1. Give the epochs into which U.S. History is divided.
2. Give an account of the discovery of America by Columbus.
3. Relate the causes and results of the Revolutionary War.
4. Show the territorial growth of the United States.
5. Tell what you can of the history of Kansas.
6. Describe three of the most prominent battles of the Rebellion.
7. Who were the following: Morse, Whitney, Fulton, Bell, Lincoln, Penn, and Howe?
8. Name events connected with the following dates: 1607, 1620, 1800, 1849, and 1865.
Orthography (Time, one hour)
1. What is meant by the following: alphabet, phonetic, orthography, etymology, and syllabication?
2. What are elementary sounds? How classified?
3. What are the following, and give examples of each: trigraph, subvocals, diphthong, cognate letters, lingual?
4. Give four substitutes for caret 'u.'
5. Give two rules for spelling words with final 'e.' Name two exceptions under each rule.
6. Give two uses of silent letters in spelling. Illustrate each.
7. Define the following prefixes and use in connection with a word: bi, dis, mis, pre, semi, post, non, inter, mono, sup.
8. Mark diacritically and divide into syllables the following, and name the sign that indicates the sound: card, ball, mercy, sir, odd, cell, rise, blood, fare, last.
9. Use the following correctly in sentences: cite, site, sight, fane, fain, feign, vane, vain, vein, raze, raise, rays.
10. Write ten words that are frequently mispronounced and indicate pronunciation by use of diacritical marks and by syllabication.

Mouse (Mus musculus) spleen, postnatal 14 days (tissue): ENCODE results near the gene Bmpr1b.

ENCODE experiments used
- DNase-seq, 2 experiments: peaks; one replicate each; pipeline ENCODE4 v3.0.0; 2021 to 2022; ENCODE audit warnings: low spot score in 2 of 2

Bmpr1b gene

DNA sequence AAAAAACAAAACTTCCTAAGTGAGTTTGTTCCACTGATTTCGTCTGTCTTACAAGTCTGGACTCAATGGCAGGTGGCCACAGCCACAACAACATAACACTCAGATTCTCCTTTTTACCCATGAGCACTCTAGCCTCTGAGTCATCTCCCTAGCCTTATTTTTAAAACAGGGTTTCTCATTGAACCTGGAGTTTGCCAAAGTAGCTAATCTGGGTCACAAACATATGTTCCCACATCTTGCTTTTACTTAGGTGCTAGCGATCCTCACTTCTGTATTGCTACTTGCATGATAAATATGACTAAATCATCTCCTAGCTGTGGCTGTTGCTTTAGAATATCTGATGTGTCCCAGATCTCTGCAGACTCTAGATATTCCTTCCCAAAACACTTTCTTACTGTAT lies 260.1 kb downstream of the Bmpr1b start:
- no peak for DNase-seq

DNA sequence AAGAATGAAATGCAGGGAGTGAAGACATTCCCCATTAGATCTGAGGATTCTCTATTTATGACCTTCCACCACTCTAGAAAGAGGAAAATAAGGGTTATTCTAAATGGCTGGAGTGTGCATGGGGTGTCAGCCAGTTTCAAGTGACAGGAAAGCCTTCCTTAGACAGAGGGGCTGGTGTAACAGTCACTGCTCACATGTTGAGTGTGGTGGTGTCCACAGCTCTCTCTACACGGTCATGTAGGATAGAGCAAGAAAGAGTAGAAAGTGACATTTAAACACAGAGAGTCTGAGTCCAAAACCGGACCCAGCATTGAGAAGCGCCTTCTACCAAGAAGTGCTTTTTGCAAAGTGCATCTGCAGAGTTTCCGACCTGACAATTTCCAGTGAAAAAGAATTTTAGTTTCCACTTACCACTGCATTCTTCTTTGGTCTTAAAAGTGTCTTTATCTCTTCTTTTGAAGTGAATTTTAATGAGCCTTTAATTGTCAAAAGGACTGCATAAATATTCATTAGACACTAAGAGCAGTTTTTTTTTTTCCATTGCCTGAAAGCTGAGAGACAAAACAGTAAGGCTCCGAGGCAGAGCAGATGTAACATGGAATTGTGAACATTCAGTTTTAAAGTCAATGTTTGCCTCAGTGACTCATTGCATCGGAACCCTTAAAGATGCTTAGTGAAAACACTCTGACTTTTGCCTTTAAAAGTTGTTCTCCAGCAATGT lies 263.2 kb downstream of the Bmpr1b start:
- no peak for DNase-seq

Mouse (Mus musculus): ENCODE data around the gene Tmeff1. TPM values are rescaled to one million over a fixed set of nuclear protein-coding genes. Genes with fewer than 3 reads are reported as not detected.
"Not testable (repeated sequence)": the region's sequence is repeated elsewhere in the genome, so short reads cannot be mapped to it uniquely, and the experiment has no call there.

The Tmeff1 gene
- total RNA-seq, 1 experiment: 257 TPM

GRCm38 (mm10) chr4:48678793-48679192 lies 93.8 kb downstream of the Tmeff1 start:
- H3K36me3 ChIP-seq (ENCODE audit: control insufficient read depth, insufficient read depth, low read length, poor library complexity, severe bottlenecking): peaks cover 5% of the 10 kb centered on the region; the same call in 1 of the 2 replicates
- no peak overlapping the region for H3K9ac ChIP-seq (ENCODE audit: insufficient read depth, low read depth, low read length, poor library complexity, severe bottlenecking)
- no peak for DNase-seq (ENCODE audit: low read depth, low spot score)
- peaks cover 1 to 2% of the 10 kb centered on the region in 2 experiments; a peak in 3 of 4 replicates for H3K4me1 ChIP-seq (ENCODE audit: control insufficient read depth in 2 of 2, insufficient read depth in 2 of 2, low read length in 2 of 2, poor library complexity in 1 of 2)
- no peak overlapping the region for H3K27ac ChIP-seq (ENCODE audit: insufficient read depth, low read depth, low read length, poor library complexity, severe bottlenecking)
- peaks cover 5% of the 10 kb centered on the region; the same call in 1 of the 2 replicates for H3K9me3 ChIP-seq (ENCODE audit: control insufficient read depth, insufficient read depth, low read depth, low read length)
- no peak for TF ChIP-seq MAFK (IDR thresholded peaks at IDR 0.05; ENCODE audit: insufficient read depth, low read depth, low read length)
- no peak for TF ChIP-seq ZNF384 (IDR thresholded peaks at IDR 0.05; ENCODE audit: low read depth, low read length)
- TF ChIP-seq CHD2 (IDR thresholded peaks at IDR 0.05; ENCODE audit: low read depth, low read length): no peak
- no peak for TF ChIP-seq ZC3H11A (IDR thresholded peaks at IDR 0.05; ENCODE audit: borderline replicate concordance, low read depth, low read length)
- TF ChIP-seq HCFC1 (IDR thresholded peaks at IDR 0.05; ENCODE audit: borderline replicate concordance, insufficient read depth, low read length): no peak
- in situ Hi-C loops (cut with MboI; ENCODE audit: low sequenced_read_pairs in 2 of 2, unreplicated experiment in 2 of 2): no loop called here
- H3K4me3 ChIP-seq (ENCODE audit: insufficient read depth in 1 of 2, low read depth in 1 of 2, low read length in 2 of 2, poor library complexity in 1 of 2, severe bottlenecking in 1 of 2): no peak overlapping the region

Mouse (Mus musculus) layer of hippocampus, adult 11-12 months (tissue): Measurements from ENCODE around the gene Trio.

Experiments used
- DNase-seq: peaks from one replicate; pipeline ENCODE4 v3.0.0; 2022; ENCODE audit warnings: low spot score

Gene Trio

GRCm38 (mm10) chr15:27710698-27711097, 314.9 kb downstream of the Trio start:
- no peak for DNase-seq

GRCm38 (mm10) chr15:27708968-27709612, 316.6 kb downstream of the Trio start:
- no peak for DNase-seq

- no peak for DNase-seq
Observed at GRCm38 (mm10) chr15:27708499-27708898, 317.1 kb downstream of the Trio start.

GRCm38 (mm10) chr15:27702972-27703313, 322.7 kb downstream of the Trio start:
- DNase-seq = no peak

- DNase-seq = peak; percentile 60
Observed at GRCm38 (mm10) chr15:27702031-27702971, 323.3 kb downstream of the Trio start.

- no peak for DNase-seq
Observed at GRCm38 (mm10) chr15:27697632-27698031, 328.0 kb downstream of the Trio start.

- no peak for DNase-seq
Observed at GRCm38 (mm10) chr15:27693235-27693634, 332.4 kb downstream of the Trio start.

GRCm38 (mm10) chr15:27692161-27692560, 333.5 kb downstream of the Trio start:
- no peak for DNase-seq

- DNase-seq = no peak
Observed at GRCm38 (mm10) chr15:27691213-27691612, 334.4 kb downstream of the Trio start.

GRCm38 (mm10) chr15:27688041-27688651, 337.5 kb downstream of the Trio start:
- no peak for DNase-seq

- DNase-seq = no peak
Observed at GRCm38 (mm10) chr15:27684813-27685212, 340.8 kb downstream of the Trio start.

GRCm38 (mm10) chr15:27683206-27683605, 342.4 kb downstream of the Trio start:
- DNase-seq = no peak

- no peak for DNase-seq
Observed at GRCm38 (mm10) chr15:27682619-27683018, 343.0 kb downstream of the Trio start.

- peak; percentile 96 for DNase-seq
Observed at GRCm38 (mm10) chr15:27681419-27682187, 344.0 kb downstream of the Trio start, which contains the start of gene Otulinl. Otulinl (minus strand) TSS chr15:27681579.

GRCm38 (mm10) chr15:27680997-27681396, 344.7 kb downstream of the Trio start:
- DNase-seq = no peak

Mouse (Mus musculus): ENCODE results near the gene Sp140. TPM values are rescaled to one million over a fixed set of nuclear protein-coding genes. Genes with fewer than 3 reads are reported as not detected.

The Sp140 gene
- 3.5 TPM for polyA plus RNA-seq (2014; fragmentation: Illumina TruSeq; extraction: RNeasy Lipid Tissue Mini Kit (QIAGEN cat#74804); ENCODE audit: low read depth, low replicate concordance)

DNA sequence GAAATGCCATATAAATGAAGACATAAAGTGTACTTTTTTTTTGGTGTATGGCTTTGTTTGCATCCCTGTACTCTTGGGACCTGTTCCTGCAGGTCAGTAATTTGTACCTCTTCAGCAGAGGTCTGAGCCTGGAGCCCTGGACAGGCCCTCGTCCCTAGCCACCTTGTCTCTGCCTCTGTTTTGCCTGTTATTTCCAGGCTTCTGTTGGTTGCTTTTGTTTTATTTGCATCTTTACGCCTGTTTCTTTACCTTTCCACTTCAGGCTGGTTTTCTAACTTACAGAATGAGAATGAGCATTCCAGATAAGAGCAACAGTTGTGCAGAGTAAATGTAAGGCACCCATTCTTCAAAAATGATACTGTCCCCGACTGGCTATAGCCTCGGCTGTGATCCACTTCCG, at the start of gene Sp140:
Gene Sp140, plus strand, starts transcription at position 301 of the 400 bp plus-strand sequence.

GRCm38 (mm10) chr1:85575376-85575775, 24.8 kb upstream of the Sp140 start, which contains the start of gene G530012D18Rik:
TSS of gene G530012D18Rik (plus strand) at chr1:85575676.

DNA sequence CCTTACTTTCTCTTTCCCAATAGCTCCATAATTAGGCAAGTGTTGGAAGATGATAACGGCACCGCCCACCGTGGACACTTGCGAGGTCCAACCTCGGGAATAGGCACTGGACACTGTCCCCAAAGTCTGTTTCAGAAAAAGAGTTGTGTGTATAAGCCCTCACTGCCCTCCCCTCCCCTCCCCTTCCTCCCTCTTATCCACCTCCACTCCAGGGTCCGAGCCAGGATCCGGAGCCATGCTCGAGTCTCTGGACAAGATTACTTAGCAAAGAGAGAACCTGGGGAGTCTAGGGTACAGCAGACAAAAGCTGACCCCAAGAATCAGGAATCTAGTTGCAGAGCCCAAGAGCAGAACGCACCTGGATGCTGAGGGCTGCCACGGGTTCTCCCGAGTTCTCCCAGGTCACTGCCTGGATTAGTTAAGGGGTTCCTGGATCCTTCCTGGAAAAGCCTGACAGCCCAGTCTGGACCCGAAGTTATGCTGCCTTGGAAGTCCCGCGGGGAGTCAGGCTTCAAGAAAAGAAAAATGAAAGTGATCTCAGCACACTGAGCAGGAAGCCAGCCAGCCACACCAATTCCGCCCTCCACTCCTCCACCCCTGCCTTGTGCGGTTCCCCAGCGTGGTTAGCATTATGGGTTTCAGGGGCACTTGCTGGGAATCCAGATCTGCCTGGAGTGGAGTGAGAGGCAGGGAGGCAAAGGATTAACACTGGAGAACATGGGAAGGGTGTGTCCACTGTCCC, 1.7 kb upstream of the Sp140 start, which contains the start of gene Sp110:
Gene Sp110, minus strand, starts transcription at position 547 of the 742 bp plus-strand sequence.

Geography (Time, one hour)
1. What is climate? Upon what does climate depend?
2. How do you account for the extremes of climate in Kansas?
3. Of what use are rivers? Of what use is the ocean?
4. Describe the mountains of North America.
5. Name and describe the following: Monrovia, Odessa, Denver, Manitoba, Hecla, Yukon, St. Helena, Juan Fernandez, Aspinwall and Orinoco.
6. Name and locate the principal trade centers of the U.S. Name all the republics of Europe and give the capital of each.
7. Why is the Atlantic Coast colder than the Pacific in the same latitude?
8. Describe the process by which the water of the ocean returns to the sources of rivers.
9. Describe the movements of the earth. Give the inclination of the
So, how did you do? Don’t feel bad… I myself have an earned doctorate; and yet I have never even heard of orthography!!! No wonder so many of our forebears dropped out after the eighth grade. They probably figured that they already knew more than they needed to know!
No doubt my poor son feels the same way right about now, some four years after having started college, and two weeks before he graduates. But one day, should the Lord tarry in His return, his grandchildren will marvel at the changes in education since he went to school, no doubt amazed at what all he had to learn back in his day, as well as what all he never even knew about!
*SOURCE: This version received via e-mail. As will always be the case, e-mails tend to grow and develop iterations as they spread. The version I received it thus slightly different from the original posted at: http://www.salina.com/1895test/.
The Salina Journal newspaper article itself is posted online at: http://www.salina.com/rdnews/story/Eighth-grade-test.
TruthorFiction.com points out that there is evidence both for and against the historical validity of this particular school test. (Cf. http://www.truthorfiction.com/rumors/a/1895exam.htm#.UXk7OsfD85s.)
Snopes.com itself does not debunk the authenticity of the test, but only the notion that we are somehow less educated today than in that day. (Cf. http://www.snopes.com/language/document/1895exam.asp.)
In truth, few of us today need to know all that much about farming as did our forebears. By contrast, however, it is critical that we know technology and be computer savvy, things to which they themselves were completely oblivious.